All data were filtered to eliminate low-intensity values using a threshold (under 100 arbitrary units for both colors) based on the linearity test. Genes showing minimal variation across the set of arrays were excluded from further analysis. To select only genes with differential expression, we applied a 1.5-fold change cutoff, before any other statistical analysis, as previously used in our group (Raslova et al. 2007). We focused on gene showing a difference in expression of at least 1.5-fold from the median in at least 20% of the arrays. Genes significantly different between the classes, with P values of at least 0.001, were used for class prediction to discriminate between invasive and non-invasive tumors. Bioinformatic analysis of microarray data was performed with BrB-ArrayTools version 3.7. This model was developed to identify gene expression profiles predicting the class of future samples. The models are based on the Compound Covariate Predictor (Radmacher et al. 2002), Diagonal Linear Discriminant Analysis (Dudoit et al. 2002), Nearest Neighbor Classification (Dudoit et al. 2002), and Support Vector Machines with linear kernel (Ramaswamy et al. 2001). The models incorporated genes that were differentially expressed among genes at the 0.001 significance level, as assessed with the random variance t-test (Wright & Simon 2003). We estimated the prediction error of each model by leave-one-out cross-validation (LOOCV) as described by Radmacher et al. (Simon et al. 2003). For each LOOCV training set, the entire model-building process was repeated, including the gene selection process. We also examined whether the cross-validated error rate estimate for a given model was significantly less than would be expected from random prediction. The class labels were randomly permuted, and the entire LOOCV process was repeated. The significance level is the proportion of random permutations that gave a cross-validated error rate no greater than the cross-validated error rate obtained with the real data. One thousand random permutations were used.

The class prediction dataset was analyzed by using Ingenuity Pathway Analysis software (www.ingenuity.com). A dataset containing gene identifiers and their corresponding expression values, such as fold changes and P values, was uploaded as a tab-delimited text file. Each gene identifier was mapped to its corresponding gene object in the Ingenuity Pathways Knowledge Base. A 1.5-fold change cutoff and a P value of <0.001 were used to identify genes with differential expression. These genes, called ‘focus genes’, were then used as the starting point to generate biological networks.

Unpaired t-tests with Welch's correction (Prism 4, Graphpad Software, Inc., San Diego, CA, USA) were applied to qRT-PCR data for invasive and non-invasive NFPAs. P values below 0.05 were considered to denote significant differences.

Results

Clinical and morphological characteristics

The patients consisted of 27 men and 13 women, aged from 30 to 90 years. Mean age was 66 and 55 years in the invasive and non-invasive subgroups respectively (P=0.02; Table 1). All the patients had biochemically NFPAs, except for four patients who had above normal serum levels of FSH (n=3) or both FSH and LH (n=1). All but two tumors showed positive immunostaining for FSHβ, LHβ, and/or α-subunit. On imaging, the volume of invasive and non-invasive tumors was not significantly different (P=0.07). Maximal tumor volume before surgery ranged from 2.1 to 77.0 cm3 in the invasive subgroup (mean, 12.1 cm3) and from 0.5 to 10.2 cm3 (mean 5.2 cm3) in the non-invasive subgroup. Post-operative follow-up ranged from 2.5 to 10.5 years (mean 4 years) and was not significantly different between the groups (P=0.07). During follow-up, 17 patients with invasive tumors had stable remnants, while 5 patients had recurrences (invasive in two cases) after a mean of 3.8 years. In the non-invasive subgroup, 15 patients had no remnant and 3 patients had stable remnants; there were no recurrences in this subgroup during a mean follow-up of 4.8 years.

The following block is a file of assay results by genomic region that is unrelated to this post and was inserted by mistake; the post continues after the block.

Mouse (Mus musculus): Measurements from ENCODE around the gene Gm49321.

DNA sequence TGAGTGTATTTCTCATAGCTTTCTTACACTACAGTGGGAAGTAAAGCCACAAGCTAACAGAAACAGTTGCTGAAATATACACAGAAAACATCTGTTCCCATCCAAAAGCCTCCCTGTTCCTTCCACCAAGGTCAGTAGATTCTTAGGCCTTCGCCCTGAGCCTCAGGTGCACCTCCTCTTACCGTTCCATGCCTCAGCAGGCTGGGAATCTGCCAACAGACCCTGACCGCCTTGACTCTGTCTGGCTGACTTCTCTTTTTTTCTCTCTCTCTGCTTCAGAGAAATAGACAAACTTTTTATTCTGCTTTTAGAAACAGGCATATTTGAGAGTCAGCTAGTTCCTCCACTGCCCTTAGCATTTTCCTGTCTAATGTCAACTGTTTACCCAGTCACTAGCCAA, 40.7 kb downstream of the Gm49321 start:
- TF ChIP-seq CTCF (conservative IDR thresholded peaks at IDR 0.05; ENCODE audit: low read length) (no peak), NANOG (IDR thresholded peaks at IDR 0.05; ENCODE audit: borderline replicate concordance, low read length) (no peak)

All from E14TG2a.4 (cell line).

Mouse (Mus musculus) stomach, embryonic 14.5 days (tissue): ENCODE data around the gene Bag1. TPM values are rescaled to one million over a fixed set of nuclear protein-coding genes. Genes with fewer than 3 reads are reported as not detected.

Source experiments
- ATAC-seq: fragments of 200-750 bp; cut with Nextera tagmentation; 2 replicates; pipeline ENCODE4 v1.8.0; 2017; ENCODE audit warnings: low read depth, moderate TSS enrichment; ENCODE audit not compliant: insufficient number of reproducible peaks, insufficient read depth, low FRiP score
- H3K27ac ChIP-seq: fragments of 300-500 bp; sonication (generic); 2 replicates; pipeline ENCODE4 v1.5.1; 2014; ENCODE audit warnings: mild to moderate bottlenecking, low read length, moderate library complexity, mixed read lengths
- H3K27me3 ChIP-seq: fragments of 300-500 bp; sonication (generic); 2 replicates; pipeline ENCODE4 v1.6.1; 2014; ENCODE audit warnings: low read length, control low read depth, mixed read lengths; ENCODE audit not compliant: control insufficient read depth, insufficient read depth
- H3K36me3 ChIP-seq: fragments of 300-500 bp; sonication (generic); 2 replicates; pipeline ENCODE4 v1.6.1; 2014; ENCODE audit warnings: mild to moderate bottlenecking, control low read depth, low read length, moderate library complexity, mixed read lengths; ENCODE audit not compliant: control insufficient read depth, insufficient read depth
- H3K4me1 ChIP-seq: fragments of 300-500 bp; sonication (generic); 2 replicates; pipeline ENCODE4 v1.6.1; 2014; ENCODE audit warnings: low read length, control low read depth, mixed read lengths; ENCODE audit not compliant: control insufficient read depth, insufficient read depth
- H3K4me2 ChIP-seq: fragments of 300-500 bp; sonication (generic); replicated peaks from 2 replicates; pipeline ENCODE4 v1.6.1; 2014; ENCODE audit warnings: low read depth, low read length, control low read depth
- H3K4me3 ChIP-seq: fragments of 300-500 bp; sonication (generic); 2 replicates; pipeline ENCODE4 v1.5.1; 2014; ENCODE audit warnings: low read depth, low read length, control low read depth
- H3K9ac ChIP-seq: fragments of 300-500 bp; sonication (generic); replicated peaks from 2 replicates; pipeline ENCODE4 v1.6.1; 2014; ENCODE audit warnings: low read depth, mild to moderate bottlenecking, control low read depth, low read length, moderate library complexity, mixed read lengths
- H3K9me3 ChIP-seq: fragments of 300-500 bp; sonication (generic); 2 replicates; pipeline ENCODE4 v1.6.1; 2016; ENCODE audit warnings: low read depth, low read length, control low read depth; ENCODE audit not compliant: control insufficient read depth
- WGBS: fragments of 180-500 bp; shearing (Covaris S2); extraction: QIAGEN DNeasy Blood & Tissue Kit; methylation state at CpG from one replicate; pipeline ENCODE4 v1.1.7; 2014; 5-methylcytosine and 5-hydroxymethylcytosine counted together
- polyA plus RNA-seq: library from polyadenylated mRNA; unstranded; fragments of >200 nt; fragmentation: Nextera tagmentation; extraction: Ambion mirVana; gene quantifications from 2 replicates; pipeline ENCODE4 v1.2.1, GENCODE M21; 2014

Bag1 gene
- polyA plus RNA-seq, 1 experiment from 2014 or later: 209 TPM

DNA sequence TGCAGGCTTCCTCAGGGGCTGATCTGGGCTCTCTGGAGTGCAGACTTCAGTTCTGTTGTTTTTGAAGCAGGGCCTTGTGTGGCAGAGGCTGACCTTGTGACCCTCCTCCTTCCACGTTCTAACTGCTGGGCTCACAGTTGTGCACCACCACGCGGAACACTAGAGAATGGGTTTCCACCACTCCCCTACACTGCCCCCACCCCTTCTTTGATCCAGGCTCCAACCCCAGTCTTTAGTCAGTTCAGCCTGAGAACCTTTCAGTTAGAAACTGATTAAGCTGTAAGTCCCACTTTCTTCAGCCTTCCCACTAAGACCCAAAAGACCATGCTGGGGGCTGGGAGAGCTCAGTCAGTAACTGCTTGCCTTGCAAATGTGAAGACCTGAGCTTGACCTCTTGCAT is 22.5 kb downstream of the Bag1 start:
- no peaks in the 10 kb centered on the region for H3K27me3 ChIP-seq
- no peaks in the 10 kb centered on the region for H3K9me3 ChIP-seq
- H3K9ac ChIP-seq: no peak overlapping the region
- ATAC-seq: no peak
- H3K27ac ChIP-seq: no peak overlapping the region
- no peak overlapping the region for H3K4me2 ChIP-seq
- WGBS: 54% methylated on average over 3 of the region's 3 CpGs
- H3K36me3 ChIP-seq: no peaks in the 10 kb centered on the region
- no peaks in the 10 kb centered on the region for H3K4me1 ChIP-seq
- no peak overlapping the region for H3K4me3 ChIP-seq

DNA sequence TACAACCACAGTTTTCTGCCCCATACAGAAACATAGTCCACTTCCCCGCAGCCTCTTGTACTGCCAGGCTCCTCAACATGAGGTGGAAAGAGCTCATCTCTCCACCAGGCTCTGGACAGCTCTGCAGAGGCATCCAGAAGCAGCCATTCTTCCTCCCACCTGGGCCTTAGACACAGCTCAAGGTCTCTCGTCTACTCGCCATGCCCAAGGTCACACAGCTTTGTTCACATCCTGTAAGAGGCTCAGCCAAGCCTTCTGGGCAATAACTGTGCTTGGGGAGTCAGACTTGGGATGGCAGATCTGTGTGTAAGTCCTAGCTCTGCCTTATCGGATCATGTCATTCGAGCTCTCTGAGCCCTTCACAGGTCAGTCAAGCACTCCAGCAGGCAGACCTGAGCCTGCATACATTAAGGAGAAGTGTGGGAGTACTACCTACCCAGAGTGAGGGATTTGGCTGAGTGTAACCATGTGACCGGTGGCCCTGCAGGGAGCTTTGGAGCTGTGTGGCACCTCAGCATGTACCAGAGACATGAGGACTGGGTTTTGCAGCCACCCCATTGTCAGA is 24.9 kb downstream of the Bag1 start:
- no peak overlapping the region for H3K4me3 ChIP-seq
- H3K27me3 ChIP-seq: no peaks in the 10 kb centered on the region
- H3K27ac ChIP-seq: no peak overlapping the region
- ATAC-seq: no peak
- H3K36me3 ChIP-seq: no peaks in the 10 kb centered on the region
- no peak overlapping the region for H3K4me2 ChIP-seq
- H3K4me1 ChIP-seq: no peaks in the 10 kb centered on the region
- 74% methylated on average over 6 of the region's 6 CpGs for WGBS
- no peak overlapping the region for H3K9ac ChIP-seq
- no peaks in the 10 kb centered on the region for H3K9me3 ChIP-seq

Differentially expressed genes

Using BrB software, a fold change- and intensity-based filtering approach (>1.5-fold change and P<0.001) selected 3771 features from among the 44 000 present on the 60-mer oligonucleotide microarray. Prediction class analysis showed that 346 genes discriminated between invasive and non-invasive NFPAs (P<0.001); 233 genes were up-regulated and 113 were down-regulated in invasive tumors (Supplementary Table 2, see section on supplementary data given at the end of this article). As expected, the expression pattern of invasive adenomas was highly homogeneous, whereas non-invasive tumors fell into two subgroups (Fig. 1): one with a pattern very similar to that of invasive adenomas and one with a more heterogeneous pattern. Some of the differentially regulated genes have known functions in cancer, cell cycling, and cell death (up-regulated: BAX, BCL2, BBC3, CDC2L2, CDK3, HNRPU, FLT3, IGFBP5, MYO5A, LTBP4, ADAMTS7, MMP17, RASA4, RAB18, SKI, and MAG; down-regulated: DST, DICER1, CITED1, PRDX2, TFG, RAB1A, RAC1, and PIK3CB), cellular assembly, morphology, and motility (up-regulated: FLNA, OSBP, MYO5A, TPM3, and TPM4; down-regulated: MAP1LC3B, SNAP25, HMGB1, and DST), transcription factor and gene expression regulation (up-regulated: NFE2L1, HNRPU, HSP90AA1, and PARP10; down-regulated: CXADR, SNX3, SRP9, and SON), and metabolism or other functions (up-regulated: OGDH, OSBP, UCP3, TBXAS1, and GRIN1; down-regulated: SSTR1 and UBE2L1). To further analyze the biological significance of these genes, we used Ingenuity pathway analysis. This approach identified seven networks involving a majority of the genes listed above. Two networks involved IGFBP5.

Figure 1
Figure 1

Cluster two-dimensional expression profile of the 346 genes differentially expressed between 22 invasive and 18 non-invasive non-functioning pituitary adenomas in microarray analysis. Red, up-regulated genes in invasive versus non-invasive tumors; green: down-regulated genes in invasive versus non-invasive tumors. The expression profile in the invasive subgroup was very homogeneous, contrary to the non-invasive subgroup.